Wednesday, July 10, 2013

"Can you hear the footsteps now Stephen Harper ..... well can you?"

"That's RCMP Corporal Greg Horton on his way to interview you about the Wright-Duffy gift. You should be afraid ..... you should be very afraid!"

Good Day Readers:

This brings up a very interesting scenario. Could Corporal Horton request an interview with Stephen Harper or would the latter use some kind of feeble/lame excuse such as "national security" - whatever - to avoid such a meeting. Go Corporal Horton go!

Sincerely,
Clare L. Pieuk

RCMP documents raise new questiona about Duffy: law expert
By Teresa Wright
Tuesday, July 9, 2013
P E I Senator Mike Duffy’s primary residence is in Ottawa, not in Prince Edward Island, RCMP court documents assert, raising new questions about Duffy’s eligibility for his Senate seat.

In a document released by an Ottawa court last week, RCMP Corporal. Greg Horton details three different allegations being investigated related to Duffy.

One of the allegations is that Duffy committed a breach of trust for collecting housing allowance for his home in Ottawa, claiming it was his secondary residence.

Horton points to reports conducted by both the external auditing firm Deloitte and the Senate Standing Committee on Internal Economy. They “concluded Duffy’s continuous presence at his Ottawa residence does not support the claim that it is his secondary residence,” Horton states in the document, called an ‘Information to Obtain a Production Order,’ filed in Ottawa June 24.

“I too believe that Duffy’s primary residence is in Ottawa, not P E I,” Horton states.

To support this claim, he provides a chronological timeline of the Senate expenses controversy. It shows Duffy has lived in Ottawa since 1977 and has only one piece of identification to tie him to the Island – his driver’s license.

But, according to licence records, Duffy held an Ontario driver’s licence right up until the day he was appointed to the Senate.

Licence records examined by the RCMP also contain a notation that he became a P E I resident on December 22, 2008, the same date he was announced the new senator for Prince Edward Island.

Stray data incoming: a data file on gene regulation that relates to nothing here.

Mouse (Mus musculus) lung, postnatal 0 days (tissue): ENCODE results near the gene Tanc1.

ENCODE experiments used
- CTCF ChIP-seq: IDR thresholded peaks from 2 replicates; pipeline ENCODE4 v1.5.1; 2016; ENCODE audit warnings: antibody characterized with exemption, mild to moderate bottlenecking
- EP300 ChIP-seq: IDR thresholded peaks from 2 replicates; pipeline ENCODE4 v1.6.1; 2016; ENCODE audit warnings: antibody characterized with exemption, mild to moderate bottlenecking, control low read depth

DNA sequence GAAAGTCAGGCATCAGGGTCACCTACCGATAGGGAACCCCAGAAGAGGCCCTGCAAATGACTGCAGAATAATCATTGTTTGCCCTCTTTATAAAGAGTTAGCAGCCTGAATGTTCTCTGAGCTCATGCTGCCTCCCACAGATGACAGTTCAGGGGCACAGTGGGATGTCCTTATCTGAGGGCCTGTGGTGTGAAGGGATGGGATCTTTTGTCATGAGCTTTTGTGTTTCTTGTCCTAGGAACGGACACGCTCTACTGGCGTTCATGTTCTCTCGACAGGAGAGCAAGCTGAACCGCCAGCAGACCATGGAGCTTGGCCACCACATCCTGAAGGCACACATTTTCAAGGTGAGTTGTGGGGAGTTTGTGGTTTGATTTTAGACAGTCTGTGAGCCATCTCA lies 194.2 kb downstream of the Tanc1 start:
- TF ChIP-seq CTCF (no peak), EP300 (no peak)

Horton also details his investigation into Duffy’s attempt to obtain a P E I health card.

Health Minister Doug Currie, Currie’s administrative assistant, Sandra Acorn and a department staff person, were interviewed by the RCMP in May. They confirmed Duffy personally called the health minister’s office in December 2012, looking to speak with Currie, who was not available.

“He then proceeded to ask Ms. Acorn about the application process. Ms. Acorn was later contacted two more times that same day by Mary McQuaid from Duffy’s office, asking to have Duffy’s provincial health card application expedited, assuring her that if it was, it would be kept confidential,” the court documents state.

It was not expedited.

Horton further points out Duffy lists his Ottawa address as his ‘permanent residence’ on his Canadian passport and also for his incorporated company, Mike Duffy Media Services Inc.

“I believe that Senator Duffy has demonstrated a pattern of filing fraudulent expense claims,” Horton states in his application to the court.

“He maintains his primary residence is in P E I so that he can collect housing allowance and travel allowances from the Senate, however, uses his Ottawa residence as his primary residence when convenient…”

A constitutional law expert says the RCMP’s criminal allegations raise questions not only about Duffy’s expense claims, but also about his eligibility for his Senate seat.

“He didn’t live here when he was appointed, and he is supposed to. That’s the Constitutional requirement for qualification,” says David Bulger, who taught constitutional law at the University of Prince Edward Island for years before his recent retirement.

Bulger first raised questions about Duffy’s eligibility for P E I’s Senate seat in 2008, just after Duffy was named to the Red Chamber. He now suggests, due to the fact Duffy did not meet the requirements since his initial appointment, Duffy’s Senate seat has been vacant since December of 2008.

“It seems to me that the words on the page are plain… the phrase the Constitution uses is ‘he shall be resident in the province,’ and he just never met that requirement,” Bulger said.

“I think the Senate has everything they need to say the appointment was unconstitutional and he hasn’t met the residency requirements since he was appointed.”

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